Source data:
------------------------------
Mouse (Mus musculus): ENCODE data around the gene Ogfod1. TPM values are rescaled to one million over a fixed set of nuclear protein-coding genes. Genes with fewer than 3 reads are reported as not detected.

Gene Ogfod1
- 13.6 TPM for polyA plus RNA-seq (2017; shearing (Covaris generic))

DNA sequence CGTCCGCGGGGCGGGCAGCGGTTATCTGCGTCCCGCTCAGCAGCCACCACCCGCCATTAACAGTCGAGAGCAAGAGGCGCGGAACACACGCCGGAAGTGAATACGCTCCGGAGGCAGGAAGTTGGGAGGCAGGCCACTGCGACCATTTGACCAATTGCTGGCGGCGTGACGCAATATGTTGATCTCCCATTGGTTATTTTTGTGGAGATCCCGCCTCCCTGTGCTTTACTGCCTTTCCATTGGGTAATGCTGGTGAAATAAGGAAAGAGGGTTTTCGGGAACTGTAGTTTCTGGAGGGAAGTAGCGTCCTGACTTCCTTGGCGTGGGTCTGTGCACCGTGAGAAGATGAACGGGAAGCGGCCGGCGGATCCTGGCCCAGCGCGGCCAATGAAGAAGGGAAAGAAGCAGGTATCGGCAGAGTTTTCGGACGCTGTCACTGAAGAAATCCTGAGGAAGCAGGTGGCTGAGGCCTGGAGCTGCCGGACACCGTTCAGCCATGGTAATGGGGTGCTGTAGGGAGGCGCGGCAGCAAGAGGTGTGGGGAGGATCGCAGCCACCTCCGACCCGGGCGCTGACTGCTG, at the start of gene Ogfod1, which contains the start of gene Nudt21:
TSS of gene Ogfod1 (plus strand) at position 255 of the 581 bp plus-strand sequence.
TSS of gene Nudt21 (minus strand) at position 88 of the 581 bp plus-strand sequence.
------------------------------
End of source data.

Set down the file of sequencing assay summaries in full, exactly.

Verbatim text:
Mouse (Mus musculus): ENCODE data around the gene Ogfod1. TPM values are rescaled to one million over a fixed set of nuclear protein-coding genes. Genes with fewer than 3 reads are reported as not detected.

Gene Ogfod1
- 13.6 TPM for polyA plus RNA-seq (2017; shearing (Covaris generic))

DNA sequence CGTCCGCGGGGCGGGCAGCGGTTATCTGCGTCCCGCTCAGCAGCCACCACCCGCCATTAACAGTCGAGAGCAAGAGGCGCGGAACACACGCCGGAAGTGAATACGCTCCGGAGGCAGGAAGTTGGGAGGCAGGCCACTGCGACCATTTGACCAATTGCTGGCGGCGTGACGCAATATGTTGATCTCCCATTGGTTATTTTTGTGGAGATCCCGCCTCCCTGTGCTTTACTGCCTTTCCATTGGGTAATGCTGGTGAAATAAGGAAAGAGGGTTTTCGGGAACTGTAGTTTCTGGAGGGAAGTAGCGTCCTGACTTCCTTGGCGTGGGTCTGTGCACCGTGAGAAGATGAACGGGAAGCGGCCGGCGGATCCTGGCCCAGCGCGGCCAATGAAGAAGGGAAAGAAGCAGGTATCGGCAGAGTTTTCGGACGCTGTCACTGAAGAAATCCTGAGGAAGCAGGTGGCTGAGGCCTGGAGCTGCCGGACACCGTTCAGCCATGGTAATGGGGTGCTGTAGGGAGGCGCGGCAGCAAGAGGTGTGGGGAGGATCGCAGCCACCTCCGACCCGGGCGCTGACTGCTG, at the start of gene Ogfod1, which contains the start of gene Nudt21:
TSS of gene Ogfod1 (plus strand) at position 255 of the 581 bp plus-strand sequence.
TSS of gene Nudt21 (minus strand) at position 88 of the 581 bp plus-strand sequence.